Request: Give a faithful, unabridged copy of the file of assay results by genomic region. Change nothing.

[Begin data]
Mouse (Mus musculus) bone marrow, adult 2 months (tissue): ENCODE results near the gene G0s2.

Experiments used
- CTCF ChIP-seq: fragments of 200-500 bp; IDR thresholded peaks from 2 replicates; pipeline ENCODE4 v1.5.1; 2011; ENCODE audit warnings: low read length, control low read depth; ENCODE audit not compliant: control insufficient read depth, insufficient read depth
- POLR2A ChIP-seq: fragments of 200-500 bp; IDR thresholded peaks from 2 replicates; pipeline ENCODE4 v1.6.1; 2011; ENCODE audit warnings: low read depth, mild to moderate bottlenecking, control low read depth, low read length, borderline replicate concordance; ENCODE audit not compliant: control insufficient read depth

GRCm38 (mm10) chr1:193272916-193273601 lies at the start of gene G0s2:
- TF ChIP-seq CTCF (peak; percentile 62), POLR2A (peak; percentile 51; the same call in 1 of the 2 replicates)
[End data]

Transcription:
Mouse (Mus musculus) bone marrow, adult 2 months (tissue): ENCODE results near the gene G0s2.

Experiments used
- CTCF ChIP-seq: fragments of 200-500 bp; IDR thresholded peaks from 2 replicates; pipeline ENCODE4 v1.5.1; 2011; ENCODE audit warnings: low read length, control low read depth; ENCODE audit not compliant: control insufficient read depth, insufficient read depth
- POLR2A ChIP-seq: fragments of 200-500 bp; IDR thresholded peaks from 2 replicates; pipeline ENCODE4 v1.6.1; 2011; ENCODE audit warnings: low read depth, mild to moderate bottlenecking, control low read depth, low read length, borderline replicate concordance; ENCODE audit not compliant: control insufficient read depth

GRCm38 (mm10) chr1:193272916-193273601 lies at the start of gene G0s2:
- TF ChIP-seq CTCF (peak; percentile 62), POLR2A (peak; percentile 51; the same call in 1 of the 2 replicates)